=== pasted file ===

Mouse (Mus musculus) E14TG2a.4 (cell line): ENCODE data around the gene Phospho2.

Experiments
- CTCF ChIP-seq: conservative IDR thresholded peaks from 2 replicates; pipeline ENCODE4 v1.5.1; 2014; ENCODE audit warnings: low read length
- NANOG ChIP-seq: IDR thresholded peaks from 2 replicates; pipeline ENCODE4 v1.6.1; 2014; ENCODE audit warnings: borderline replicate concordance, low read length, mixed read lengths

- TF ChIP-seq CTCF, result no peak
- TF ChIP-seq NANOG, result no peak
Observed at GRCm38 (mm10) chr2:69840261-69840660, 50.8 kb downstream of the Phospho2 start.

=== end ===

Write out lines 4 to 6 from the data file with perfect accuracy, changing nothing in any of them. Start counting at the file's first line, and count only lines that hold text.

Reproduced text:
- NANOG ChIP-seq: IDR thresholded peaks from 2 replicates; pipeline ENCODE4 v1.6.1; 2014; ENCODE audit warnings: borderline replicate concordance, low read length, mixed read lengths

- TF ChIP-seq CTCF, result no peak
- TF ChIP-seq NANOG, result no peak